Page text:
‘Obviously the traffic’ and that did not catch me by any surprise either. ‘That’s a common one, isn’t there something; I mean something about the people. After all you have travelled to this other end of the world for the first time in your life’, I knew there had to be something and hence the asking. ‘Oh yes, the spring in peoples lives, the hustle and bustle of every day.’ He went on admiring how people move around in hordes, in complete madness going about their everyday business. I am sure he must have managed to go through some of the dailies in his hotel lobby and got some sense of this politically active nation of ours. ‘Hitesh, in next ten years china and India would be so huge, European Union for one will have definitely taken a back seat, that every other business in the world would be either in those two places. And I am sure people who would be most actively sought after would be the experts in international relations. Not trying to ‘irritate’ either of their allies, the business big-wigs would surely be looking for a neutral playing ground and hence is destined to be in Nepal. And then there you would have your new Nepal.’ I just smiled.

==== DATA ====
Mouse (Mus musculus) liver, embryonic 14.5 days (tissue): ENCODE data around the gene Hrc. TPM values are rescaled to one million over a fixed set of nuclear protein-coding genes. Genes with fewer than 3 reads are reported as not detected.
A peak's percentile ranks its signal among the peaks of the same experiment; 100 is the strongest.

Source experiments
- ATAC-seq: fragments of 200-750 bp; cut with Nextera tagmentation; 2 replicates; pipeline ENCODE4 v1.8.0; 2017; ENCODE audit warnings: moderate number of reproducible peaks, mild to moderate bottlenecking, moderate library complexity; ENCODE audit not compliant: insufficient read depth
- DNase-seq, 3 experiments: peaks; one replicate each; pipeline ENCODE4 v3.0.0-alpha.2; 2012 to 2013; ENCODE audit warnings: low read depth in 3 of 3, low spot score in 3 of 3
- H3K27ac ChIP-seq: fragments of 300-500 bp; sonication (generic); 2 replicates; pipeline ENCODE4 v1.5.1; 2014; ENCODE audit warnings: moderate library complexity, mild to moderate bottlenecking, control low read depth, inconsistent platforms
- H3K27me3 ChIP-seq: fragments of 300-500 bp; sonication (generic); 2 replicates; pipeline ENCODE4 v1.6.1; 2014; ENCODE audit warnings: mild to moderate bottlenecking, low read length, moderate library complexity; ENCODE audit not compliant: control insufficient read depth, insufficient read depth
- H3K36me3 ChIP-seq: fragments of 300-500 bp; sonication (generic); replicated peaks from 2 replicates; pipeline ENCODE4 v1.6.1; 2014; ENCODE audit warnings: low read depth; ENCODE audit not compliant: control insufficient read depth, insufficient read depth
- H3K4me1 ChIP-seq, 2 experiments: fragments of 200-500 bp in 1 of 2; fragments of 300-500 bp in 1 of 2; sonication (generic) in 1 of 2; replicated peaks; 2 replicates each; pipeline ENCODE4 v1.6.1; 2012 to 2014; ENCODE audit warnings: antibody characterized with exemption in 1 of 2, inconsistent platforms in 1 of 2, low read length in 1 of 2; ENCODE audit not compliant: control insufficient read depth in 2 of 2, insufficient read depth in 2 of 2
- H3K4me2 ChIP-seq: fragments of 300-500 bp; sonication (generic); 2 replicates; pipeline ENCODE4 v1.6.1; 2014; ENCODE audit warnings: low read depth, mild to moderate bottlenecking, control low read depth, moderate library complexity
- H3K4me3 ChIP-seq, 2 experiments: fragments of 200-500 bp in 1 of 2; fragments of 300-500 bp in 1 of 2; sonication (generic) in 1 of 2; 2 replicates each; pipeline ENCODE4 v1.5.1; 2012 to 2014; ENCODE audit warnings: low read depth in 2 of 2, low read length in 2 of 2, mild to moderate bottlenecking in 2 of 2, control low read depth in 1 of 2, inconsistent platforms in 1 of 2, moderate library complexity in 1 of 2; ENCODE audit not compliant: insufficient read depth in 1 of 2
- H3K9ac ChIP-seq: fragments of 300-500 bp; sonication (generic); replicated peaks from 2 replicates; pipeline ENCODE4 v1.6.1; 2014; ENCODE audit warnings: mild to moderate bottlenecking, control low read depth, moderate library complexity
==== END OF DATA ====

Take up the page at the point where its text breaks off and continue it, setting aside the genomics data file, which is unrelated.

By the way, the building is in process. I remember reading an article of Bimal Niva and his conversations with junk dealer and his optimistic future ahead- every thing would be new and whatever that exists will have to be junked. That statues are knocked down as if we have managed to, succeeded to kick our past behind. We are done with our past and no more shall the issues that haunted us for so long will haunt us again, that is the underlying statement that we all seem to be making and yet when you look back it’s all the same. We shook hands and waived him goodbye.